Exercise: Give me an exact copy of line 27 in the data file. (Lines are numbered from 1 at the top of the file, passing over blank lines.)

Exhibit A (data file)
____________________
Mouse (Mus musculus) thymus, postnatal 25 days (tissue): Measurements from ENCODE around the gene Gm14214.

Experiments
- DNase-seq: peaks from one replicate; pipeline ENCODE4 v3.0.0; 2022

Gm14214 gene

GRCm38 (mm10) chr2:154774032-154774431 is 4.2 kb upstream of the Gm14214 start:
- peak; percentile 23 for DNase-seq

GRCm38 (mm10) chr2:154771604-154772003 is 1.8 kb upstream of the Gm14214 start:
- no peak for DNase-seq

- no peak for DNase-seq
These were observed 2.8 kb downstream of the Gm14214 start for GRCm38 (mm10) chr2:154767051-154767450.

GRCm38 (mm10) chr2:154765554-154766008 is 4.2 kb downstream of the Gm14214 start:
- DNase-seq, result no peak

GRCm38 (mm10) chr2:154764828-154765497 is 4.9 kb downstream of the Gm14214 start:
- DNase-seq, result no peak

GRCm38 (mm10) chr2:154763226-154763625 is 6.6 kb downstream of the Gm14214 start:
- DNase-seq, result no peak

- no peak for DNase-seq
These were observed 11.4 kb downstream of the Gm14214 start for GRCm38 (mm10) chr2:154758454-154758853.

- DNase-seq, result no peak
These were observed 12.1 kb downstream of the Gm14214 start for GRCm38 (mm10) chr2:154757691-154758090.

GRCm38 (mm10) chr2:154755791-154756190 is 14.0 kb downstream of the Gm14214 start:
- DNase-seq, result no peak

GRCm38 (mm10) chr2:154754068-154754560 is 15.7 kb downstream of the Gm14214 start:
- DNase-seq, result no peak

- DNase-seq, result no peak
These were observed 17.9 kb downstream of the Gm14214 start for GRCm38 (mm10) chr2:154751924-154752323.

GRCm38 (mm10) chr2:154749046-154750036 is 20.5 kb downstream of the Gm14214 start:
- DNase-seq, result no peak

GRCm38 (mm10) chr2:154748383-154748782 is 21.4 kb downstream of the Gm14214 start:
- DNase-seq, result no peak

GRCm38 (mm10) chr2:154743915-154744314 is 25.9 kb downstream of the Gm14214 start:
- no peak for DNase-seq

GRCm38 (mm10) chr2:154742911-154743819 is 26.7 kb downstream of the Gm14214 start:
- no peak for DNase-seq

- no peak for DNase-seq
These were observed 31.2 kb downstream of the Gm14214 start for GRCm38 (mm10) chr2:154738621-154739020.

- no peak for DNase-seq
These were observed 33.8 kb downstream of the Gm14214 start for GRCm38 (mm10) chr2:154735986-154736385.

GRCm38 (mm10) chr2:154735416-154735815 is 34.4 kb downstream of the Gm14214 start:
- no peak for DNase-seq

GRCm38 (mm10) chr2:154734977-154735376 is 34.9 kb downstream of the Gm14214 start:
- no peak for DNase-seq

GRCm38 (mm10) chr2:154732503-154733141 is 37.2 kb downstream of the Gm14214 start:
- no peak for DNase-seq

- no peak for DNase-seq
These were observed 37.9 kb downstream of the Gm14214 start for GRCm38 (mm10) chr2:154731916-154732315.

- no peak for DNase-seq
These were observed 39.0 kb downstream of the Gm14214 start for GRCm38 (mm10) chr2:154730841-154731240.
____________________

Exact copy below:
GRCm38 (mm10) chr2:154749046-154750036 is 20.5 kb downstream of the Gm14214 start: